With Jordan under Ottoman rule from 1516-1918, much of the architecture in the country and its capital have been influenced by its hold. A classical style of architecture marked by regal dome ceilings, creamy archways and commanding minarets, it is admired in numerous cities that fell under the Ottoman Empire’s control, from Cairo to Sofia, Syria to Sarajevo. Here in Amman it can be witnessed best at the expansive King Hussein Mosque, but will be seen in numerous historic, crumbling buildings and bridges across the city.
Pay a visit to Al-Balad
Al-Balad has gained much attention in recent years, with a photo of an outdoor stairwell open to the sky with a ceiling of coloured umbrellas popping on numerous ‘travel must-do’ lists. Though that particular art-instillation may not still be on view, the flea market area is brimming with graffiti and artworks for visitors and locals to admire. Take a stroll around the streets taking in political commentary and artistic flair, between spots of shopping and numerous tea and kunafa breaks.
Be amazed by the King Abdullah Mosque
Often referred to as the most impressive building in the city, the King Abdullah I Mosque opened in 1989 and has an impressive capacity of 10,000. Boasting a huge central blue dome hanging above an octagonal prayer hall, and an interior of royal red carpets, stained glass windows and a huge central chandelier, you need not be of Islamic faith to be moved by the spectacular setting of this mosque. The only mosque in Amman known to accept non-Muslim visitors, it is a great way for travellers to witness the magnitude of devotion and architectural beauty within this faith.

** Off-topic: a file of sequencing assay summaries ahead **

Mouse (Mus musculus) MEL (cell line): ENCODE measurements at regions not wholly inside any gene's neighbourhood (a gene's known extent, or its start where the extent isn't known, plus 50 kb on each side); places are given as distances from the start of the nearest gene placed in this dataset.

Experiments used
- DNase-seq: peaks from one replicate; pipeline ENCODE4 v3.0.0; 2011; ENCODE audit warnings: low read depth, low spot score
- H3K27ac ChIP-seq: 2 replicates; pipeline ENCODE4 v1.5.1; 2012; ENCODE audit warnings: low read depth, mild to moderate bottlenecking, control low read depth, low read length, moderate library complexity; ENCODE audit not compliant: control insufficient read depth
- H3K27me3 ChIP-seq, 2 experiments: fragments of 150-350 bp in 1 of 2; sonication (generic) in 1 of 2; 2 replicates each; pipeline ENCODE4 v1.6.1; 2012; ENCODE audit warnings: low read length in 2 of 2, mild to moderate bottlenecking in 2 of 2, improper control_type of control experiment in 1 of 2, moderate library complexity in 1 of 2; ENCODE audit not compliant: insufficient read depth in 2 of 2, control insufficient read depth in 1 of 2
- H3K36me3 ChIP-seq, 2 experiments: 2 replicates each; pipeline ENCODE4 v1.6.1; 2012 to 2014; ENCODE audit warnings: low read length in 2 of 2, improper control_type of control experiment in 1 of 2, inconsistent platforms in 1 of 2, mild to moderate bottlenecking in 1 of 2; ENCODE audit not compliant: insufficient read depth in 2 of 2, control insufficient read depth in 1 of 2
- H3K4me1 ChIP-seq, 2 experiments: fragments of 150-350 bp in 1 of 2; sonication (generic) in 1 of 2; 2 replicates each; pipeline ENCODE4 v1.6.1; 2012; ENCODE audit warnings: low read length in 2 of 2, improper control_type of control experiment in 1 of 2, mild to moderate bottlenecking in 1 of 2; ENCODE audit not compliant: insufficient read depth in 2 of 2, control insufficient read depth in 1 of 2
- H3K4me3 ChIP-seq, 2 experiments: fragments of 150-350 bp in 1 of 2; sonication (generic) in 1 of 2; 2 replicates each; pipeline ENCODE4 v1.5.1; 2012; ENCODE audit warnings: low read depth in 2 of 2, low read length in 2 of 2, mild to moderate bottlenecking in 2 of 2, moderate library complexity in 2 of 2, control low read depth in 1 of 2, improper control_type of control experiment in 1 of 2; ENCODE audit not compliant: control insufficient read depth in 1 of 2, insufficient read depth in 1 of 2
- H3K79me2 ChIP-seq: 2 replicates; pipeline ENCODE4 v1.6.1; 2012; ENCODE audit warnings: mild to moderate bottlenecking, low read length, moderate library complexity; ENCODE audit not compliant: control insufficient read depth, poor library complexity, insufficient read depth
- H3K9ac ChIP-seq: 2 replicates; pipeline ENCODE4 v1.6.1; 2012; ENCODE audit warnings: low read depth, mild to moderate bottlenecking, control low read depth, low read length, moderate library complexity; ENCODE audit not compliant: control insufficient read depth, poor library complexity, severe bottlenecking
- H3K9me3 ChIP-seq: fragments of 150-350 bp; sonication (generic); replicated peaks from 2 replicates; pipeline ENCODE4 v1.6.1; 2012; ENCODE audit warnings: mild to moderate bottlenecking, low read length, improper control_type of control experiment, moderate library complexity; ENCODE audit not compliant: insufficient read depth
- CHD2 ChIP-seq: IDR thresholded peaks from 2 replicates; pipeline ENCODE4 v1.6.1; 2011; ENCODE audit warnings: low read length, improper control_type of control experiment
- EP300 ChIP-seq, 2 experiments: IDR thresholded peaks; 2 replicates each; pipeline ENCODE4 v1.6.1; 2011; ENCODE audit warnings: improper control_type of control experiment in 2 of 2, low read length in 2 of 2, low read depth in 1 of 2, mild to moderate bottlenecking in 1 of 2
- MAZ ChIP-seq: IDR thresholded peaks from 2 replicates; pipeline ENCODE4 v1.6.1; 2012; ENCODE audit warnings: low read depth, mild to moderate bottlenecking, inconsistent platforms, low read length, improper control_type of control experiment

Explore the Citadel
Often declared one of the world's oldest continuously inhabited places, the Citadel of Amman is a collection of ancient ruins and excavation sites with endless historical significance. Archeological findings here have dated back to the Neolithic period and Middle Bronze Age, proving human activity on the hill around 4,000 years ago. The most notable sites here are the Temple and Hand of Hercules, Umayyad water cistern, and Umayyad Palace, all of which are best visited at sunset to escape the heat of the day, staying on to watch the temple light up at night.
Smoke shisha with the locals in the evening
From rooftop bars to book shops, pastry shops to elegant cafes, shisha is readily available in all corners of Amman. A big part of the culture and daily life in Jordan, travellers can slip into this tradition in Amman and pick up the associated Middle Eastern smoking etiquette without too much fuss. A variation of tobacco mixed with the sap of raw sugar and various flavouring ingredients, you might find yourself inhaling a hookah of lemon cake, watermelon, mint or sweet chai. Try Amman’s Lemon Shisha Bistro and Almawardi cafe, or look out for various names like hookah cafe, argeeleh lounge and hubbly bubbly. Things to do in Amman don’t get much more otherworldly than this.
Check into the city’s oldest 5-star hotel
Opened in 1963, the Intercontinental Jordan Hotel has been declared one of the oldest 5-star hotels in the city. The whopping 391 rooms and 49 suites are just a short walk from the centre of the old town, and present in a charming creamy building with an elegant foyer that will entice you in. Guests can spend hours lounging by the oasis style palm-fringed pool, eating from the fine dining restaurant, and enjoying the sauna and body treatments of the on-site spa.
Things to do in Amman
Royal Automobile Museum